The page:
Now this section is very far from being a humble brag about hanging out with a group of students drinking wine, although yeah… Being over the legal drinking age in the US, I partook in a few field trips and classes with the ‘Geography of Wine’ class to get an idea of the versatility of the educational opportunities on offer at SCSU. Apart from introducing me to some great people, it gave me a chance to see American students interact with a Professor as well as giving me scope on how the American system works. Also I got to drink some wine.

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Of course there was a gift shop. Here are some of the Wine Boxes on offer. Due to EU regulations, some of these have adopted monikers such as Caberlot or Chardinotgrinen Blanc*. *I may have made the last one up.

As a writing credit at SCSU, Seniors may take a class in the geography of wine. (The structure of degrees in the US is, at first, a bit daunting for those of us in the standard UK three year system. To orientate yourself, read my post elsewhere on this site.) Most of those who I joined on this trip were either Geography Majors or Minors. Though I’m fairly sure enough science was involved to allow a credit in Chemistry…

So we all went to a nearby winery, who buy large batches of grape concentrate (a boozy Ribena, essentially)rather than growing the grapes themselves. We arrived at The Wine Makers Boutique in Stratford, Connecticut (an hour or so from New Haven) driven by Professor Patrick Heidkamp, a man of Geography, integrity and Pinot Noir. This kind of field trip is exactly how I picture a college version of Dead Poets Society. I can’t speak for every lecturer at the University, but at the end of our sample session (a delightful yet particularly sweet chocolate port) if Professor Heidkamp had shouted ‘Oh Captain, my Captain!’ the entire class would have jumped onto the bar and saluted. Maybe they didn’t do it this time round so as to retain LJMU’s respect. Maybe I’m just ridiculously excited that learning so much about wine can be part of studying at SCSU.

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Minerals, guys, it’s all about the minerals…

At a certain point in the evening, I am asked what I think about the idea of doing a geography of wine class: ‘Pretty mental,’ I reply (suavely). ‘But that’s not to deny the obvious hard work and legitimacy of the course’, I hastily add, being as British as possible in my flurried attempt not to offend anyone. Well, it turns out that’s mostly the reason people took the course. It’s a genuine credit, and taught expertly, but the students were honest in their telling me that they took it originally because they got to drink wine, but what quickly becomes clear is the amount of knowledge they have taken on board already. Sneaky teaching: sometimes the best kind.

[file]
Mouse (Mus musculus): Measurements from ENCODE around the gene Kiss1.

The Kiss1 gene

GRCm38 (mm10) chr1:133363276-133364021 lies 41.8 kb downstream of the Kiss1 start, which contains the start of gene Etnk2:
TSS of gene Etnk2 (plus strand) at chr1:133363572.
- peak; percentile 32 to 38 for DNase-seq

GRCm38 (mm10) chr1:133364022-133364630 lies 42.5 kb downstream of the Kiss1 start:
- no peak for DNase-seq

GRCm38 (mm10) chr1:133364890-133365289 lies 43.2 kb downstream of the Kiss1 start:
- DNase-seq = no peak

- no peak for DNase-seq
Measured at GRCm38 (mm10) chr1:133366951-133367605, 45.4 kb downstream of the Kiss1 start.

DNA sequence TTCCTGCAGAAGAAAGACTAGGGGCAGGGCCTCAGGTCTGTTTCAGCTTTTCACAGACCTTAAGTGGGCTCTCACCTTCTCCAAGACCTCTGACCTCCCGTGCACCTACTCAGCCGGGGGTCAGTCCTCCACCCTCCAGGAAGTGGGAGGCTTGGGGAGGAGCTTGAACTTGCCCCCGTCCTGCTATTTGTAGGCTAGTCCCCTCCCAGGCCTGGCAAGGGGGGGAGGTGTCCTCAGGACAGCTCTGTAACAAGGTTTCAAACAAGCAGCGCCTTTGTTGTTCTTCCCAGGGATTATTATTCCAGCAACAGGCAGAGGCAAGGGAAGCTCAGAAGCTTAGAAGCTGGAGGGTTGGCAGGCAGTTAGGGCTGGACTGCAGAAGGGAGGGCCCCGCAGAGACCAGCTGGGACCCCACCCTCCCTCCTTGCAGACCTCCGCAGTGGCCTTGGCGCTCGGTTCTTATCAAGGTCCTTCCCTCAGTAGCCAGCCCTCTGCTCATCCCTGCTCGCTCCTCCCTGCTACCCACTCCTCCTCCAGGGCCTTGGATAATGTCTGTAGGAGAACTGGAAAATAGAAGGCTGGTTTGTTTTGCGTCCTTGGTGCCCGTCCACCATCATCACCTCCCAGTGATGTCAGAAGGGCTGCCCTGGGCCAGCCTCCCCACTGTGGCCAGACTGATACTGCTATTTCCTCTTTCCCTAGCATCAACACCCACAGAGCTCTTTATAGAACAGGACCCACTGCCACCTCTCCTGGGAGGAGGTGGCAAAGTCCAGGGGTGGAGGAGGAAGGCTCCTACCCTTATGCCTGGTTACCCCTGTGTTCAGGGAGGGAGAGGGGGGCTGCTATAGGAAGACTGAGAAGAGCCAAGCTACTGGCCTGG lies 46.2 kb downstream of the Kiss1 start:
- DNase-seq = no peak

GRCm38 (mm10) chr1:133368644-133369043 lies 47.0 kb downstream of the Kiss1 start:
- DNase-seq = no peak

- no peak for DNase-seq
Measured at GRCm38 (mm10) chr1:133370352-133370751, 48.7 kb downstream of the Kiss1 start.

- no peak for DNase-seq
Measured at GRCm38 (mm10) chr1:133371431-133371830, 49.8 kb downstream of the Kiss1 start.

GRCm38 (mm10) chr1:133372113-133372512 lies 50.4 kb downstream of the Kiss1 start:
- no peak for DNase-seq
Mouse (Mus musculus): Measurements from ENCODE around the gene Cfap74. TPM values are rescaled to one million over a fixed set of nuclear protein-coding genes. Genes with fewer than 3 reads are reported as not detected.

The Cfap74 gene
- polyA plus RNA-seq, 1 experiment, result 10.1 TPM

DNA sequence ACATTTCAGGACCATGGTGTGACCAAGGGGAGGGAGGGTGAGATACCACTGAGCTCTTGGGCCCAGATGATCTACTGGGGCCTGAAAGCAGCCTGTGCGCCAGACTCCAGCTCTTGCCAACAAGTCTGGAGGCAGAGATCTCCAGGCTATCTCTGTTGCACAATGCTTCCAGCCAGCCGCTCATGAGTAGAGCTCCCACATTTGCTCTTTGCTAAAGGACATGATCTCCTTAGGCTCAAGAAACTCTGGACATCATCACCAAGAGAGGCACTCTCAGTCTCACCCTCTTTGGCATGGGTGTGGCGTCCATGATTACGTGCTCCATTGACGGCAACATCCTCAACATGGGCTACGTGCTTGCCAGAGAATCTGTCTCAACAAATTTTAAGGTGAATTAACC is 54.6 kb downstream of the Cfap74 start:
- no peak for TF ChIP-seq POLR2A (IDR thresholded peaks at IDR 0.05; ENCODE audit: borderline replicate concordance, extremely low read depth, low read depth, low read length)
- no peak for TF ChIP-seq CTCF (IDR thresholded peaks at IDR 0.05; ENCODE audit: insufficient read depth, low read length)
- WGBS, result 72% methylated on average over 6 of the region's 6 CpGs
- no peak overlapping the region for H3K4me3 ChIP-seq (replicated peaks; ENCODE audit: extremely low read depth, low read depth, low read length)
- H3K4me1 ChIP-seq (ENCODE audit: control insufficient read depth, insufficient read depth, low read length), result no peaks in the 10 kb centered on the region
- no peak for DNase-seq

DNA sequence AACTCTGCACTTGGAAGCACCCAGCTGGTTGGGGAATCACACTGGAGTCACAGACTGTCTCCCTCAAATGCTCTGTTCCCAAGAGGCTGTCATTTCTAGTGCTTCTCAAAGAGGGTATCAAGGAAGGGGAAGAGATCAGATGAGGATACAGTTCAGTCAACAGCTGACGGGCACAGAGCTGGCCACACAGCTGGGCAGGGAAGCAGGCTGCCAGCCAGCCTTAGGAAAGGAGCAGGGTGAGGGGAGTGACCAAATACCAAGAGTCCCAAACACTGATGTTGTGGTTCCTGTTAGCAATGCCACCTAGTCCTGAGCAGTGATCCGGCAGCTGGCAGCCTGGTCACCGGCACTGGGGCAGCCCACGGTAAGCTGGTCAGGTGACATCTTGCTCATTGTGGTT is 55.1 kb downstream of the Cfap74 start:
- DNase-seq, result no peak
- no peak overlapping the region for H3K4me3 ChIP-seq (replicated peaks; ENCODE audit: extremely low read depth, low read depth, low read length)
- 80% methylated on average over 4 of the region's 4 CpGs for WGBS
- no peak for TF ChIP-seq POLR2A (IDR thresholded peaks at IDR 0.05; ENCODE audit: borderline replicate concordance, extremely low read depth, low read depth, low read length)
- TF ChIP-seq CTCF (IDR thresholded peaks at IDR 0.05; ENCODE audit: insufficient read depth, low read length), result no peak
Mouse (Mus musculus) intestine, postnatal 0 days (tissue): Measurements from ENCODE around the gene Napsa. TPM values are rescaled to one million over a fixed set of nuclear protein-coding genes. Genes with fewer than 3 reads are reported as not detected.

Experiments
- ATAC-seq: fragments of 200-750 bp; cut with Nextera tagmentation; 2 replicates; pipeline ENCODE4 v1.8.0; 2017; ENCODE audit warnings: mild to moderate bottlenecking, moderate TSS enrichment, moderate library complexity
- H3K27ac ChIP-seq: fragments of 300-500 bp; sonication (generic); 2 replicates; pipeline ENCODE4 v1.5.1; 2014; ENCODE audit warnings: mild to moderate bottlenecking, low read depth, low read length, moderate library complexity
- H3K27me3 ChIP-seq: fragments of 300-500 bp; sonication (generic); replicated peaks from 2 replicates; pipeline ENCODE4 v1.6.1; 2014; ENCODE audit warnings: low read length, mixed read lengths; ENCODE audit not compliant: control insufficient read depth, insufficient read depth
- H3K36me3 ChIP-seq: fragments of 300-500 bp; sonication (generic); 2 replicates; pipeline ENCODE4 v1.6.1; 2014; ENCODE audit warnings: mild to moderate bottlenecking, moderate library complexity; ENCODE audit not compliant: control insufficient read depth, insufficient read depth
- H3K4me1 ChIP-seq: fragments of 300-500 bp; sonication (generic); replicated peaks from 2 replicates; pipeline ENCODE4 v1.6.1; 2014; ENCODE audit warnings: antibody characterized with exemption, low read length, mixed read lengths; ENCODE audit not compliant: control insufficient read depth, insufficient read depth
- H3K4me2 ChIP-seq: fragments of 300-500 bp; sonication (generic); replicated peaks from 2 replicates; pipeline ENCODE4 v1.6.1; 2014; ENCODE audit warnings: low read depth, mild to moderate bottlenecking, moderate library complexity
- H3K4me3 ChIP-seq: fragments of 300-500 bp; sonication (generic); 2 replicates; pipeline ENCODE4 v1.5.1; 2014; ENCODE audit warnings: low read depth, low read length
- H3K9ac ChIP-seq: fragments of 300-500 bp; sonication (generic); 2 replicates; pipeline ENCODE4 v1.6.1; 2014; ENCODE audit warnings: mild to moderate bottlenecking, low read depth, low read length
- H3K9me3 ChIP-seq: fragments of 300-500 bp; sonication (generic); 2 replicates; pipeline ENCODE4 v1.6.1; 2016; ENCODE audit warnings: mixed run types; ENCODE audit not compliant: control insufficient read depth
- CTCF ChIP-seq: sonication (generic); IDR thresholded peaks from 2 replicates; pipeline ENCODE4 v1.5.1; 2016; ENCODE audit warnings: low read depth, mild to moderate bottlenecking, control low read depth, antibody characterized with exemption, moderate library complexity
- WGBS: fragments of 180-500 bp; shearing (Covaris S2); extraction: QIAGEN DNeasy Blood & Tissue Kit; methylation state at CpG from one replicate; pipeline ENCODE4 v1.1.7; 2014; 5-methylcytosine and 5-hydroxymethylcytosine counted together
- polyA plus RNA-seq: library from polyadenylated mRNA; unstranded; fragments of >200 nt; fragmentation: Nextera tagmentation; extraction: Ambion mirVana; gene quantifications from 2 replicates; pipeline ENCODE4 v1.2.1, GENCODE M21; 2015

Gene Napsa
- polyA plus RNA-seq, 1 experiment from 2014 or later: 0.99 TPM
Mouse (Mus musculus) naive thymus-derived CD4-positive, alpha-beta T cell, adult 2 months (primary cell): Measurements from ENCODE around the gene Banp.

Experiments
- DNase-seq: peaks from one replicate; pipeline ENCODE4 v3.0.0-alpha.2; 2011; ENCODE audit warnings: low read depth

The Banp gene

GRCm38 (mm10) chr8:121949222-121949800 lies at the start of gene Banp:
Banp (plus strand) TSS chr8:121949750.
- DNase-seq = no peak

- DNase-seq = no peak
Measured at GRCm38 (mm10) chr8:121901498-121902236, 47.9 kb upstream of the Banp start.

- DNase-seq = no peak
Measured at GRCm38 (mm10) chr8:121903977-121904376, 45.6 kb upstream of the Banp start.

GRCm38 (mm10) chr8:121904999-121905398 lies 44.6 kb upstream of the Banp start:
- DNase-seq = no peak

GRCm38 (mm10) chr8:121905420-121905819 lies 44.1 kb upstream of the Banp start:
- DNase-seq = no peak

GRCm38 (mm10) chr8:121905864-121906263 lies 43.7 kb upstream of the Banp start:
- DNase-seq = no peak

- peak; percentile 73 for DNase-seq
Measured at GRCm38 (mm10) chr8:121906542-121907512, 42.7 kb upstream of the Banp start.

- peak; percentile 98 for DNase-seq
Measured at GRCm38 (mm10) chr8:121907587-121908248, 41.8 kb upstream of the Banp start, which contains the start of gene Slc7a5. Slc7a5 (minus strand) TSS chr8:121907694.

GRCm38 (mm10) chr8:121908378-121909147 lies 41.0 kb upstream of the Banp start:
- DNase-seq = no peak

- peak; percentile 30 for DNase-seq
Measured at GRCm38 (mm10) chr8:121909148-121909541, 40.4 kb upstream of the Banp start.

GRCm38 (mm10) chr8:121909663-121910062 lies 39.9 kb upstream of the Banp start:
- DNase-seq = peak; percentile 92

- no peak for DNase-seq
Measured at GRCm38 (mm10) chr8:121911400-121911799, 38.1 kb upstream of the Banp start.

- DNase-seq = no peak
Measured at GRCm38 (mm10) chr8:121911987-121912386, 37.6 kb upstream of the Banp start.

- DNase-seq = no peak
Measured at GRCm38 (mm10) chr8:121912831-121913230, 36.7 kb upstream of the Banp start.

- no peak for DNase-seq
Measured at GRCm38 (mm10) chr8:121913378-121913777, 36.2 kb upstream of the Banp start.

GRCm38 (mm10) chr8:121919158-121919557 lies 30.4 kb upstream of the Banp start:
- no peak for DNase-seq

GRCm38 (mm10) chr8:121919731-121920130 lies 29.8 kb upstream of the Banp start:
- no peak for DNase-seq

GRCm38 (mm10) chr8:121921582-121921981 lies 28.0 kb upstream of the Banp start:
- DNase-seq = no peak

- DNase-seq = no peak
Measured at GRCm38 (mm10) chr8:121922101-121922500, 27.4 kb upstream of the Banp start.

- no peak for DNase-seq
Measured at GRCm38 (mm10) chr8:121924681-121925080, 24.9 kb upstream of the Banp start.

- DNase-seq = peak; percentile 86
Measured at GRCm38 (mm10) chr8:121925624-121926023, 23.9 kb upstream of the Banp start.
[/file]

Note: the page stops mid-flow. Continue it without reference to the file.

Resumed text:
Each student is given a region to specialise in at the beginning of the year, and everyone has a range of facts from their research of these regions. Regardless of each student’s Major, all are now knowledgeable about the science, the process and the economic implications of wine-making. 

As this is a module that runs only in the summer, I can only hope that you are lucky enough to stay here and take it then. If not, I did the work so you can imagine it. Kick back with a glass of wine, but make sure to reflect upon its air mileage and sulphite contents. This is a legitimate module, and you get to drink wine – as close to a utopian education as we’ll ever get.

The lovely Bill stepped in to tell us about the process of making wine from grape concentrate. So here’s a visual guide:

As you can see, it’s all a bit Breaking Bad (in the best possible way). Of course the pictures show different steps of different wines, we didn’t just cook up a batch on the evening. That, sadly, is impossible.

Students are encouraged by Professor Heidkamp to answer and ask questions and to participate in the making process step by step. It’s a real mix of some basic Law, some intermediate Chemistry and History, and, of course, a whole lot of Geography.

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Cheers!

The American university system, though complicated, offers such a wide range of opportunities. I can only hope that if something like this comes up for your module choice you take the plunge and apply. You might be an English Major, but why not try something different? That’s what Study Abroad is all about, right?

Rupert French
E-Mail: R.A.French@2014.ljmu.ac.uk
Twitter: @rupertafrench

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